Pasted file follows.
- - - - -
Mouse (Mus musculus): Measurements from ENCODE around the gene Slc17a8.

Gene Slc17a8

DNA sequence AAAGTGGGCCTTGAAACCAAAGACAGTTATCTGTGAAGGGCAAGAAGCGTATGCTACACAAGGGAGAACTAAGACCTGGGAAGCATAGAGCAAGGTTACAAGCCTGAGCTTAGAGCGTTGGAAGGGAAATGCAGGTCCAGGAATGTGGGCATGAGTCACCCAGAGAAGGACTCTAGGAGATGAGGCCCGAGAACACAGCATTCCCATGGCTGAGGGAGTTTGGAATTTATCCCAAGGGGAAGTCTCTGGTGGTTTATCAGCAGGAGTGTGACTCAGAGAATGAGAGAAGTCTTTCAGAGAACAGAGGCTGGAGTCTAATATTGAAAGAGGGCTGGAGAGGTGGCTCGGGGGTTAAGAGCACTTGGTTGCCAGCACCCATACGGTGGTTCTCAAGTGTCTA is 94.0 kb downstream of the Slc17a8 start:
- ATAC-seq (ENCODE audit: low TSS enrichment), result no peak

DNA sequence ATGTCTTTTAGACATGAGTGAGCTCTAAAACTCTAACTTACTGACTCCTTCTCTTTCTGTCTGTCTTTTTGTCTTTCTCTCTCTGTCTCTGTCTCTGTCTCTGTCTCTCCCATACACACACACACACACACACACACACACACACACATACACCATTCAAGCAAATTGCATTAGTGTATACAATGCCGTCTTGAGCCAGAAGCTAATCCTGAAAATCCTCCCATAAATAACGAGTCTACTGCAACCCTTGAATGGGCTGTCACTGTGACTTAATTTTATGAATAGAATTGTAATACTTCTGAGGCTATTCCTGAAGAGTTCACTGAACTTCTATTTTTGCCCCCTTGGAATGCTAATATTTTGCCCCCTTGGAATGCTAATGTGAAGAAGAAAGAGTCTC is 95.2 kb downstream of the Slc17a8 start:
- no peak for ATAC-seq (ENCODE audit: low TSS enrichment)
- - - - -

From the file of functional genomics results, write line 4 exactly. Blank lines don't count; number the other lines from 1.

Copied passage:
- ATAC-seq (ENCODE audit: low TSS enrichment), result no peak